Illinois-based Presence Health is aiming to restructure its debt this summer.

The Illinois Finance Authority greenlighted $1.4 billion of borrowing plans at its June meeting, led by Presence Health's preliminary plans to restructure debt as it works to stave off further credit erosion.

The board authorization granting initial approval to an up to $1.2 billion financing allows Presence Health some room for new money issuance in addition to the refunding and restructuring of up to $1 billion of existing debt, which would provide breathing space for a new administration's initiatives aimed at improving fiscal results.

The IFA board had expedited approval during a special meeting in late May of a $530 million variable-rate, short-term financing that staved off potential liquidity demands for the system. Presence's 2015 operating results triggered technical covenant violations on coverage ratios that could have forced accelerated debt repayment.

JPMorgan directly purchased the securities taking out other banks on the existing financing.

"The corporation intends to refund the Series 2016 Bonds and all other parity debt outstanding…on or about August 15, 2016, but there is no assurance the Series 2016 Bonds or any other series of bonds will be refunded or, if they are refunded, when such refunding will occur," IFA documents say.

JPMorgan is the system's banker on the proposed financing. Kaufman Hall is advising Presence, while Chapman and Cutler LLP is bond counsel. The system must return to the IFA board for final approval.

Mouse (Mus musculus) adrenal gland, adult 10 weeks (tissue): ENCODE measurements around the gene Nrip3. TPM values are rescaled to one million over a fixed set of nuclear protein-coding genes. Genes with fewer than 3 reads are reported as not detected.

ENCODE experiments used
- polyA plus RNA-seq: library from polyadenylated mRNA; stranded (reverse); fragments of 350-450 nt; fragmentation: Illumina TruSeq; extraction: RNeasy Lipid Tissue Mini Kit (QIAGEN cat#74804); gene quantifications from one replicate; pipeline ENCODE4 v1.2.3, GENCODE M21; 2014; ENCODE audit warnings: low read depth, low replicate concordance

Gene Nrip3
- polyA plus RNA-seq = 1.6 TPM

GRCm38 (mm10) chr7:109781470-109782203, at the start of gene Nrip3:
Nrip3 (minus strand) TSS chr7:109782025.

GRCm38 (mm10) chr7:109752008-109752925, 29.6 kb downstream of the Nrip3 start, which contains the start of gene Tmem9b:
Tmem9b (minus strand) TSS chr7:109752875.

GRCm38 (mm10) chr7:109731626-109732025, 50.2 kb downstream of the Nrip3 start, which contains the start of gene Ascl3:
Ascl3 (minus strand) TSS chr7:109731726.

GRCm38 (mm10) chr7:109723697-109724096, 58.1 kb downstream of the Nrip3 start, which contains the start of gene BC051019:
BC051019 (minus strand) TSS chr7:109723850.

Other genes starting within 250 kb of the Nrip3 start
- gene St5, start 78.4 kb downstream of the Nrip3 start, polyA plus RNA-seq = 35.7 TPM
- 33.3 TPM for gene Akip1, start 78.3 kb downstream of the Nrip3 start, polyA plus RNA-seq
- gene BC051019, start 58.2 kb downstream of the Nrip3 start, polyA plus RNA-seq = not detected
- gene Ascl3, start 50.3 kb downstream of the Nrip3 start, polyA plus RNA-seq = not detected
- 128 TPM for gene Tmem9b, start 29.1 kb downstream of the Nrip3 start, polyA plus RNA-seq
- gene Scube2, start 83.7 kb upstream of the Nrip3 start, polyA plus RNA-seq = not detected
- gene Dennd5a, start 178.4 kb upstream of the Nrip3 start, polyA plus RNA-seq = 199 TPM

The system's credit has tumbled this year, and the short-term debt restructuring fell short of fending off a hit from Moody's Investors Service, which this month downgraded the not-for-profit healthcare system's issuer rating one notch to Baa3. Presence is at risk of losing its investment grade status, as Moody's assigned a negative outlook.

"The downgrade to Baa3 follows poor operating performance in fiscal year 2015, reflecting both recurring operating pressures and several large adjustments," Moody's said. "The rating incorporates the expectation that cash flow challenges in fiscal year 2016 and early fiscal year 2017 will result in liquidity contraction."

"Although improved with a recent restructuring, the less than optimal debt structure presents short-term liquidity risk, including modest headroom to financial covenants," Moody's added.

The system benefits from its role as a large and diversified health system and the swift actions of a new senior management team, Moody's said. Cash flow for the first four months of the new fiscal year is better than expected.

Presence Health owns and operates 11 hospitals, 27 long-term care and senior living facilities, physician practices, clinics, diagnostic centers, home health, hospice and other healthcare services in the Chicago area and east central Illinois that generate about $2.5 billion in revenue annually. It was established in 2011 when Provena Health and Resurrection Health Care joined forces, creating the largest Catholic system in the state.

S&P Global Ratings in March lowered the system two notches, to BBB-minus from BBB-plus, and put the rating on CreditWatch with negative implications. Fitch Ratings lowered the system's rating one notch to BBB and put it on negative watch, also in March. A one notch drop from S&P would land the system in the junk category, while Fitch's rating is two notches into investment grade.